The Center for Disease Control and Prevention have cited tooth decay as the most chronic, yet preventable, childhood disease impacting our nation's children. The organization has indicated that one out of every five child between the ages of two and five are walking around with dental problems such as oral infection, cavities and tooth decay and additional research has shown that the odds of dental issues is directly linked to a child's birth right.
While certain religions may suggest individuals are born into caste systems or families because of greater powers, the reality is no one has control over who their parents are, where they are born and the lifestyle of the family they will be entering. Once that has been determined by fate, the odds of dental problems will be greatly influenced. Research has shown the odds of children's dental problems are greater for those kids who are part of low-income families, are obese or are of Mexican or African decent. Sadly, those are not the only criteria that can tip the scales of dental health against the favor of kids.
In North America, the Native Americans got a raw deal when the first crop of Europeans migrated to town. After that, the indigenous people suffered on the Trail of Tears, from diseases such as small pox and a myriad of other issues. Currently, the sad fate continues as research has indicated that Native American children (both in the US and Canada) have three times the rate of untreated cavities then kids from other ethnic backgrounds.
The findings came from a survey of 2,633 children aged 2 to 5 born to indigenous populations in the United States, Alaska and Canada. It was found that 68 percent of them had untreated cavities and in some Canadian communities, more than 90 percent of children had tooth decay (American Academy of Pediatrics, news release, May 30, 2011).
Those findings were backed up by another study of the Pine Ridge Indian Reservation in South Dakota. Researchers analyzed the health of tribe members and found that 40 percent of children and nearly 60 percent of adults had declining dental health ranging from tooth decay to life threatening oral infections. The Checkup Study was funded by the W.K. Kellogg Foundation.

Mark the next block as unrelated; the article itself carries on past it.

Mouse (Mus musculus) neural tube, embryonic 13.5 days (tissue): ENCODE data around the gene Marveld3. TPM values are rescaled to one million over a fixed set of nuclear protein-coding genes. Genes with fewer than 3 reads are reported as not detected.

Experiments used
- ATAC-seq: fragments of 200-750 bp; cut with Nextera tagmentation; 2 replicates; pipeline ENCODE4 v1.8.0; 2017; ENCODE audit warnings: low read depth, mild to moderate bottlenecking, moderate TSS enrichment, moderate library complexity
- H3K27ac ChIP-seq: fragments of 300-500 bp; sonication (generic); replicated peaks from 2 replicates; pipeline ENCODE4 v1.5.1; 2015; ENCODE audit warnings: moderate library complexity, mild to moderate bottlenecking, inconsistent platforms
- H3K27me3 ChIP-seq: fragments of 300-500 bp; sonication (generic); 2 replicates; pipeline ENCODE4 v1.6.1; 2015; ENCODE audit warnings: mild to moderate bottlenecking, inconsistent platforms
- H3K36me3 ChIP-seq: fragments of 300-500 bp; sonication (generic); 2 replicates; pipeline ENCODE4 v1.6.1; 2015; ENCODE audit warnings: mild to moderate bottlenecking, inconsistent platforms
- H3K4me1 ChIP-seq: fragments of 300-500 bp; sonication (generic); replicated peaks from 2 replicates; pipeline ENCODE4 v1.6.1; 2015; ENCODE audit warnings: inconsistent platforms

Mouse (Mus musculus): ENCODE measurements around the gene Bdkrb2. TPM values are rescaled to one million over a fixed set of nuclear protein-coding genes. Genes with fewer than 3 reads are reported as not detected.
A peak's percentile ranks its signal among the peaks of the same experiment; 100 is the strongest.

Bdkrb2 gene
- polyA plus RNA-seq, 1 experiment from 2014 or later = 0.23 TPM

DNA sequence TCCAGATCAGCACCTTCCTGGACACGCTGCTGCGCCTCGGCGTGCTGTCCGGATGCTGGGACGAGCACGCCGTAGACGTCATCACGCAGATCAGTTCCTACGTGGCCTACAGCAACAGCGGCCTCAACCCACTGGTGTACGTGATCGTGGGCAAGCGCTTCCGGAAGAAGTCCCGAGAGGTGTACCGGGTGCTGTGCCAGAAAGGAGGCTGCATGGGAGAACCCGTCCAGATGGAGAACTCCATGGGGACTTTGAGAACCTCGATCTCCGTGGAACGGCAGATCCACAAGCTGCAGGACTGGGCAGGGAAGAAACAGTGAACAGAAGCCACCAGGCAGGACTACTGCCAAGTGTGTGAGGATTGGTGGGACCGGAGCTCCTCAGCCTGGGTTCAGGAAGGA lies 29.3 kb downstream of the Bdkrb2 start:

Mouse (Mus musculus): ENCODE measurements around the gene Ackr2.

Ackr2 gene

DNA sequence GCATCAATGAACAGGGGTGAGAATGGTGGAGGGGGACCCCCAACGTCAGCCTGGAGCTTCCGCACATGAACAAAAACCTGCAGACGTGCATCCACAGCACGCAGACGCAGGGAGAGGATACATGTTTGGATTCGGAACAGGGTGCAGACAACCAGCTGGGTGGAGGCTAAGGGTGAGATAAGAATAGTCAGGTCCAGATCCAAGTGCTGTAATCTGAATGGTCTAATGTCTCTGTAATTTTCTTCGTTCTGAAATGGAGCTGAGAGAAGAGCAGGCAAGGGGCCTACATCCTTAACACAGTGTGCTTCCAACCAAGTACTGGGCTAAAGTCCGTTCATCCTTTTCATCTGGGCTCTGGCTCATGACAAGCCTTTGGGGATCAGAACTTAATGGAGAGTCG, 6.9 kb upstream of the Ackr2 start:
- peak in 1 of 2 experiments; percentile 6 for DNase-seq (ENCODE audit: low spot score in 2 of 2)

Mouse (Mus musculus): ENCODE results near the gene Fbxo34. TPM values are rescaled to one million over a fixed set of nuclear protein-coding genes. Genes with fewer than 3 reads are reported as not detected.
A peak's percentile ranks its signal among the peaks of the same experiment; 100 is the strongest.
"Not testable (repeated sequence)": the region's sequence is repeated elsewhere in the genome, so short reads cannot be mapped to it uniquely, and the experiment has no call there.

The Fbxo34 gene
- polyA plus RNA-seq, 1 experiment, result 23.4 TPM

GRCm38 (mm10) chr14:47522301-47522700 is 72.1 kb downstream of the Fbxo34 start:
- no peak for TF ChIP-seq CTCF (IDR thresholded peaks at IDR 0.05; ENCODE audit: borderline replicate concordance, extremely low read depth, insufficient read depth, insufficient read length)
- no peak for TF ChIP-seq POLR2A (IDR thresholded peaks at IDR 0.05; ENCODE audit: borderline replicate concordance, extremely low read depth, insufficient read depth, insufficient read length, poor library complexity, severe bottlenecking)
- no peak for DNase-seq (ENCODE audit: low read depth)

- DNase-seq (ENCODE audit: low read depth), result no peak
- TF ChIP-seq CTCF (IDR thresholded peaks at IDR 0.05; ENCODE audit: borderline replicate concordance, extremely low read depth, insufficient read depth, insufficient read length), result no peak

If you just read this and wiped your brow in relief that you are not a Native American, you should reconsider your position especially if you live in Mississippi or Louisiana. A recent Gallup poll indicated that Southerners are less likely to visit the dentist at all, putting Southern children at risk for developing dental problems. The findings from this organization indicated that only 50 percent of Louisiana and Mississippi residents got their teeth cleaned in the last 12 months (according to a study released in September, 2011).
Poor dental health does not simply happen overnight. The process involves a mix of bad oral hygiene, lack of dental care education, eating an unhealthy diet and lack of exercise. Sadly, those issues are exasperated by the poverty levels of all study participants and a shortage of dental care providers in the specific communities that were analyzed.
For decades, having dental insurance was a sure indicator of dental health. Sadly, the number of people opting into that coverage has sharply declined: prior to the recession, 100 million Americans skipped dental insurance and the numbers keep growing. The decline in dental coverage is linked to two factors, individuals are opting to skip paying for the coverage to save money and those who do have dental coverage are dismayed to find out that their policy tends to max out at a ceiling of around $1,500 (marking the potential death of dental insurance). The numbers of Native Americans and Southerners living in poverty is large, making the ability to afford dental care a moot point.
Instead, those individuals must rely on the kindness of strangers (who volunteer at free dental clinics) or on government initiatives (like water fluoridation) to boost the dental health of their offspring. The demand far outweighs the supply.
Fortunately, while Native American and Southern children are at the greatest risk of dental problems, caregivers can implement some affordable strategies to help reverse the trend. Practicing oral hygiene is a must; that includes a daily regime of brushing teeth two times for two minutes with fluoride toothpaste and flossing at least once a day to remove excess dental plaque (the culprit known for causing tooth decay) build-up. Water should be the main drink of choice for both parents and children, and eating less processed foods can also help.
Individuals lucky enough not to be born directly into any demographic known for having poor teeth and lackluster dental care are still at risk for developing dental problems. Not only should oral hygiene, eating nutritious foods and drinking water been on top of their lists, but those with the extra cash are wise to invest that money towards getting preventative dentistry in the form of annual exams. Seeing a dentist twice a year will allow for professional cleanings and examinations to catch any potential dental problems before the evolve into full-blown disasters. Individuals who need to find a dentist simply need to call 1-800-DENTIST, 24/7 to be matched with a great dentist up to the task.